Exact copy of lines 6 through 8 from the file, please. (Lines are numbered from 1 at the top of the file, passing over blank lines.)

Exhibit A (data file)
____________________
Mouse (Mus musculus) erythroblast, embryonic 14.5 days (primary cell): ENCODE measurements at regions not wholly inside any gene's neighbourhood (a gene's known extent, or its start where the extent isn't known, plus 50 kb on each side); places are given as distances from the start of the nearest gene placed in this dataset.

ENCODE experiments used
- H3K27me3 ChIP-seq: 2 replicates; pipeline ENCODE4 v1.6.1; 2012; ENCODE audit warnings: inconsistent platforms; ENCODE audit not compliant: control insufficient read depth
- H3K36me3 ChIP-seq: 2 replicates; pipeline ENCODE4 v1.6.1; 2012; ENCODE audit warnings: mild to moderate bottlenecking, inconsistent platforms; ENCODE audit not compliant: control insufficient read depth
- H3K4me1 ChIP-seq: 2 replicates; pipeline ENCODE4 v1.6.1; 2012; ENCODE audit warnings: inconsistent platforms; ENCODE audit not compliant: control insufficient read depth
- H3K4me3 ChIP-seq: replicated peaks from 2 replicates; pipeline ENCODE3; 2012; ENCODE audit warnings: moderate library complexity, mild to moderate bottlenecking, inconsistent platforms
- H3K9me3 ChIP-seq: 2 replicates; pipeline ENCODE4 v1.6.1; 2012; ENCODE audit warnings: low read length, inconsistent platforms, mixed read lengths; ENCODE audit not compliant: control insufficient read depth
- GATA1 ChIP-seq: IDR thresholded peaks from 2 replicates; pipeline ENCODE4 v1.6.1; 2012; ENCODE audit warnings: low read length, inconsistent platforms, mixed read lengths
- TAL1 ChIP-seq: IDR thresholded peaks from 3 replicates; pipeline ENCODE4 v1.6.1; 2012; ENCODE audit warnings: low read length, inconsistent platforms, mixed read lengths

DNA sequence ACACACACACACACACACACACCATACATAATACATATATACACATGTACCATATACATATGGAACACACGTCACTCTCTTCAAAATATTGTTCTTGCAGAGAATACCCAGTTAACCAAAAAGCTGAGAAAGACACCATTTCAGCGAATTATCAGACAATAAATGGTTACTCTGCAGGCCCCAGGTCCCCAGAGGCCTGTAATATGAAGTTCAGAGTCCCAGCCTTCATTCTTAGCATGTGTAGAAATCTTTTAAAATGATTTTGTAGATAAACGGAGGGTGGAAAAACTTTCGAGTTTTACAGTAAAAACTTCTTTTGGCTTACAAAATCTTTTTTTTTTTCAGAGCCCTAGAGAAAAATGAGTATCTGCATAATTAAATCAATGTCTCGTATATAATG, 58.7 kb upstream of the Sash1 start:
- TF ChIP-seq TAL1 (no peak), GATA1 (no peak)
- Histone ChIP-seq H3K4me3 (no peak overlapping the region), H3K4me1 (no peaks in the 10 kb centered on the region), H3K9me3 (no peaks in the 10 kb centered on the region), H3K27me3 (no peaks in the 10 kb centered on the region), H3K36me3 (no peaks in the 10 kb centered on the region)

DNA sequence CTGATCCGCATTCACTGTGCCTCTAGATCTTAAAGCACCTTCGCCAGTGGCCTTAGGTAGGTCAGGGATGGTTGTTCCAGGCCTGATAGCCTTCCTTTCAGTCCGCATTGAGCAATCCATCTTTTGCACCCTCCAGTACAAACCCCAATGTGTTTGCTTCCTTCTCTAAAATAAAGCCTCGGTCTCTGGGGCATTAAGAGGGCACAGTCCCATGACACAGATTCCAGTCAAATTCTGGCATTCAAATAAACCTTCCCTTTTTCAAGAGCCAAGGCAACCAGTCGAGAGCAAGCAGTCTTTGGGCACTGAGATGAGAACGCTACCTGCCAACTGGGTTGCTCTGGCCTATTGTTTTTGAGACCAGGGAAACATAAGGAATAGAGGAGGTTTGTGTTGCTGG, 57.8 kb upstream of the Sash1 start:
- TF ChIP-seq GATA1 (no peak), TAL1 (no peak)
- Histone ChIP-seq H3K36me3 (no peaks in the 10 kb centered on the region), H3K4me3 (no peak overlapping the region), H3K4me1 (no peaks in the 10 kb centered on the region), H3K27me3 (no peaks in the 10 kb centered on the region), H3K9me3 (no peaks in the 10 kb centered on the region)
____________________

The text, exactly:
- H3K4me3 ChIP-seq: replicated peaks from 2 replicates; pipeline ENCODE3; 2012; ENCODE audit warnings: moderate library complexity, mild to moderate bottlenecking, inconsistent platforms
- H3K9me3 ChIP-seq: 2 replicates; pipeline ENCODE4 v1.6.1; 2012; ENCODE audit warnings: low read length, inconsistent platforms, mixed read lengths; ENCODE audit not compliant: control insufficient read depth
- GATA1 ChIP-seq: IDR thresholded peaks from 2 replicates; pipeline ENCODE4 v1.6.1; 2012; ENCODE audit warnings: low read length, inconsistent platforms, mixed read lengths